Williams watched Sunday's 97-93 win from the Jazz bench, and tried to do his part for the Jazz. With 14.5 seconds left in the first quarter, Magic guard J.J. Redick made a 21-foot jumper in front of Williams, and turned to glare after Williams apparently said something.
"They're still going to hear my mouth," Williams said. "I'm not going to stop talking. I'm going to stay as upbeat as possible. It's tough today, just hearing the news."
The Jazz's No. 3 scorer with 13.3 points per game, Williams was 10th in the NBA with 6.8 assists before leaving Saturday's game early.
Williams underwent an MRI on Sunday in Orlando, which revealed only damage in the thumb. He will be evaluated by team orthopedist Lyle Mason when the team returns to Salt Lake City and the swelling has gone down, Williams said.
"I can't even eat or brush my teeth," Williams said. "It was tough to bathe. That's when I kind of knew it was significant like it was then. I just couldn't utilize it. When you lose some part of your body when you get injured, you realize how significant that part of your body is."
Jamaal Tinsley started in place of Williams and finished with 11 points and four assists in 27 minutes. In a backup role, Earl Watson tallied 8 assists in 20 minutes.
"Mo brings things to the table that a lot of guys don't bring," Jazz center Al Jefferson said. "But JT and Earl [Watson] have been professionals and lead. I feel real confident that they can hold it down until he gets back."
How long that might be remains the question. Williams underwent offseason surgery for a torn ligament in his right thumb in 2008, and went six weeks without participating in basketball activities.
"It's different from a sprained ankle or something like that when it's day to day," Williams said. "You get into some significant things, you want to gtake care of it. It's unfortunate, but at the end of the day, we've got some great doctors here, some great staff. We're going to tackle it the best way we can when we figure out what exactly it is."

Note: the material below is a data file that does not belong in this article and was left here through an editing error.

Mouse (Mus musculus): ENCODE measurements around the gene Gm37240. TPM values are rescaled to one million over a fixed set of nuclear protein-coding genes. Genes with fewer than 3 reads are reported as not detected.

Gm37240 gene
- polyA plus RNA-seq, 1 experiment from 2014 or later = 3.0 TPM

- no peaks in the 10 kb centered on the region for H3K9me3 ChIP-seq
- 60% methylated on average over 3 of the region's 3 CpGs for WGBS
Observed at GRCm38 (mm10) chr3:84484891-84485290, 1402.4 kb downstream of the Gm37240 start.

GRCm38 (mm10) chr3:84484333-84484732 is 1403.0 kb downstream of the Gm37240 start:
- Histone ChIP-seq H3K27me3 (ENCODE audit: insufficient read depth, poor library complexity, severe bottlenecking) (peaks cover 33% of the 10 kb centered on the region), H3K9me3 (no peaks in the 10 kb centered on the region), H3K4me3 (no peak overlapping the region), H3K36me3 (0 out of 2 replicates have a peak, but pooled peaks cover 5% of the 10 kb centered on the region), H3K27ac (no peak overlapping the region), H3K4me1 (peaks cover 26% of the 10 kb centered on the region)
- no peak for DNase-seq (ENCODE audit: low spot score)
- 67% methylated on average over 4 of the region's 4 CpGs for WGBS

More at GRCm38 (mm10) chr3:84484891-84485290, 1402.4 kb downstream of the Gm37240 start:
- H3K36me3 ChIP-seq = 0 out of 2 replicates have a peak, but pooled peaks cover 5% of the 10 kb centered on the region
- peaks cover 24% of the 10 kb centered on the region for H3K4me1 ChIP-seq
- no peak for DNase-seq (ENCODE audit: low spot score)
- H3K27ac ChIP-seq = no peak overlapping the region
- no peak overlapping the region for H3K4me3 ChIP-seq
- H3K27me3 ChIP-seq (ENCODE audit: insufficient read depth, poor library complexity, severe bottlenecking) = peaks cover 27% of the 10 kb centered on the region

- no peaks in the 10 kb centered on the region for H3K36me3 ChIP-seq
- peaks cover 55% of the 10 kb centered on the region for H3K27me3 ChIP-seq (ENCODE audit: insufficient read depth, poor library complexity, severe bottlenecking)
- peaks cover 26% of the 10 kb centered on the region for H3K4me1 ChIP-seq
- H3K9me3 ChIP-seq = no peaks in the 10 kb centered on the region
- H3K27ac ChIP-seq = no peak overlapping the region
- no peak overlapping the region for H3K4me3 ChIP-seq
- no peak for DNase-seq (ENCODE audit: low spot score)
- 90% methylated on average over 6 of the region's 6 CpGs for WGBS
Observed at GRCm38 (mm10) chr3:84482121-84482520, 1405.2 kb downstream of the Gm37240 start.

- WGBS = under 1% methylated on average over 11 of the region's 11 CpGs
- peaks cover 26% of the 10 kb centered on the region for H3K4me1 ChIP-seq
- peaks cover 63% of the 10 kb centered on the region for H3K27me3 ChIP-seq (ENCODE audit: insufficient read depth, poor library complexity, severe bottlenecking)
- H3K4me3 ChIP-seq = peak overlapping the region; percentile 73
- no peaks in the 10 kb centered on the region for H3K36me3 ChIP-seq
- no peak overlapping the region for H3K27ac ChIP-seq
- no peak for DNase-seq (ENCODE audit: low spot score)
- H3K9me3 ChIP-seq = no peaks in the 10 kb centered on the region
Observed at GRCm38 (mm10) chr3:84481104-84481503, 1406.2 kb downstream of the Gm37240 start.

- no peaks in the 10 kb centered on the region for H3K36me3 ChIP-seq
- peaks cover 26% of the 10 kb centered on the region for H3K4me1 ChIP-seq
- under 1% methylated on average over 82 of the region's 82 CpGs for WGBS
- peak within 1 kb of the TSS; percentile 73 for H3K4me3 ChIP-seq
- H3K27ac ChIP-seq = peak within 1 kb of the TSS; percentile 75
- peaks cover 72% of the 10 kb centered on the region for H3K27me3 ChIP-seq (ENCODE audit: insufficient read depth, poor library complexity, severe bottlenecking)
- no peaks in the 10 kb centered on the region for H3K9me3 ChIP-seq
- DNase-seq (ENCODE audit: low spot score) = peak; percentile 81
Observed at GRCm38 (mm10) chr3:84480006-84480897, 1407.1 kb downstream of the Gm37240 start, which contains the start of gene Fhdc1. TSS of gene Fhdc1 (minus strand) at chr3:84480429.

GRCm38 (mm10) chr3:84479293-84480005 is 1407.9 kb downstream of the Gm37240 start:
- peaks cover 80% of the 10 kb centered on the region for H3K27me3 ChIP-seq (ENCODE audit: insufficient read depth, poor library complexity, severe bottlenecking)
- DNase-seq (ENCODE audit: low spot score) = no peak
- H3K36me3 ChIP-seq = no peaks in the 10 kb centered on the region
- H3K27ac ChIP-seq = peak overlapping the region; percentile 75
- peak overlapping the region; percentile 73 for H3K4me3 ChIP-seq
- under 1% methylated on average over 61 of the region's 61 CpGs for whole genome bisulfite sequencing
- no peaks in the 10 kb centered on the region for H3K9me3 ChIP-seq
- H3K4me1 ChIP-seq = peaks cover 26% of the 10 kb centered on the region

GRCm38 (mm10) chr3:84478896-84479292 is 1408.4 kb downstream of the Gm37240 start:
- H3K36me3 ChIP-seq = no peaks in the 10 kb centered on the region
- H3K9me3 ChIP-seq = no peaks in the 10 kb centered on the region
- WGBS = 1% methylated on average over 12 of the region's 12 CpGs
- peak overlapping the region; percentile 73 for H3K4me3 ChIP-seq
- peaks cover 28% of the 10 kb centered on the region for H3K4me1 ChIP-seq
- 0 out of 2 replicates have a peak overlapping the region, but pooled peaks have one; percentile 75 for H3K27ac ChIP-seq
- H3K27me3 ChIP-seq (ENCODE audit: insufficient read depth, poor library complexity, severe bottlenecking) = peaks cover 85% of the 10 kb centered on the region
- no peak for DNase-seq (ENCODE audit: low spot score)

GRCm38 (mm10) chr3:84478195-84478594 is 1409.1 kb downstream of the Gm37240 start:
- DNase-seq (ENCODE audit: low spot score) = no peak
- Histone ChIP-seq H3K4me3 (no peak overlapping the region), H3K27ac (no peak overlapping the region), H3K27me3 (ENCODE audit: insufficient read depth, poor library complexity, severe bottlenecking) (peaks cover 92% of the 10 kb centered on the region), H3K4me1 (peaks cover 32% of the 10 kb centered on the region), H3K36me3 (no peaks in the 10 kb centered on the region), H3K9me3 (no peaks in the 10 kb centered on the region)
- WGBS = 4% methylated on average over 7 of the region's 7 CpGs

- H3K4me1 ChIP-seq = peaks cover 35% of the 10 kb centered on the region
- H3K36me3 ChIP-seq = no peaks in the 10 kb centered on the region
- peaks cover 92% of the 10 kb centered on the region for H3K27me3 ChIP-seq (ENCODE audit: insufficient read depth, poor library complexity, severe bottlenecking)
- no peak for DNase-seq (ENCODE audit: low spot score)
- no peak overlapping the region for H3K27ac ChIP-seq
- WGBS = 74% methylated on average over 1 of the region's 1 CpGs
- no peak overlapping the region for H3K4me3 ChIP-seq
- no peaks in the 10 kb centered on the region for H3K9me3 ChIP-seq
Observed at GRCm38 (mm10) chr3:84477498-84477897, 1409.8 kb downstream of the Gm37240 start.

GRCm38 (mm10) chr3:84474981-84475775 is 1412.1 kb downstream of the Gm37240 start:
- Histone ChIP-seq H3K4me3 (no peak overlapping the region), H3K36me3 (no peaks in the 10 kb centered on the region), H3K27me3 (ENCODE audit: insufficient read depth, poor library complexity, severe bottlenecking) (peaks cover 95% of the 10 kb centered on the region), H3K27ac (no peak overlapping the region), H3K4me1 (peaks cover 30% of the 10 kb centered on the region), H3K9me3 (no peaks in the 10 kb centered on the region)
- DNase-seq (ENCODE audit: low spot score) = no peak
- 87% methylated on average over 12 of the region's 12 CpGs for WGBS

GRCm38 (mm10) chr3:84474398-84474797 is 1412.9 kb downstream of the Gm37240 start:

Home for Christmas
The Jazz concluded their annual pre-Christmas road trip at 2-2, notching wins in Brooklyn and Oakland, and falling in Indianapolis and Miami. More importantly for several Jazz players, however, is the fact that the Jazz make it a priority to get the team home for Christmas.
"You miss a lot of things with your kids and your family anyway," Corbin said. "And the more time you can have in holidays and Christmas and Thanksgiving, especially with the little kids, it's invaluable. You can't get those times back."
Several Jazz players went shopping at a Miami mall on an off day last week, and Gordon Hayward said he did some online shopping. He can only hope the packages arrived at his Salt Lake City home in time.
"It's always nice to be home for the holiday," Hayward said. "We were blessed we were able to be home for Thanksgiving as well. Just spending that extra time with family getting away from basketball a little bit is always good, kind of lets you relax a little bit but not think about the job that you have."
The Jazz caught a flight home immediately following their win over the Magic, and were scheduled to return at about 1 a.m., when they were thrust into a wintry world full of family and gifts and practice-free yuletide cheer.
The Jazz will not practice on either Christmas Eve or Christmas.
"I feel like it's not even Christmas," Watson said. "Because we've been traveling so much. We've been in Florida, the weather's been different. It's hard to believe when we land it's Christmas Eve. ... . I guess when I see my daughter tomorrow night it will be real."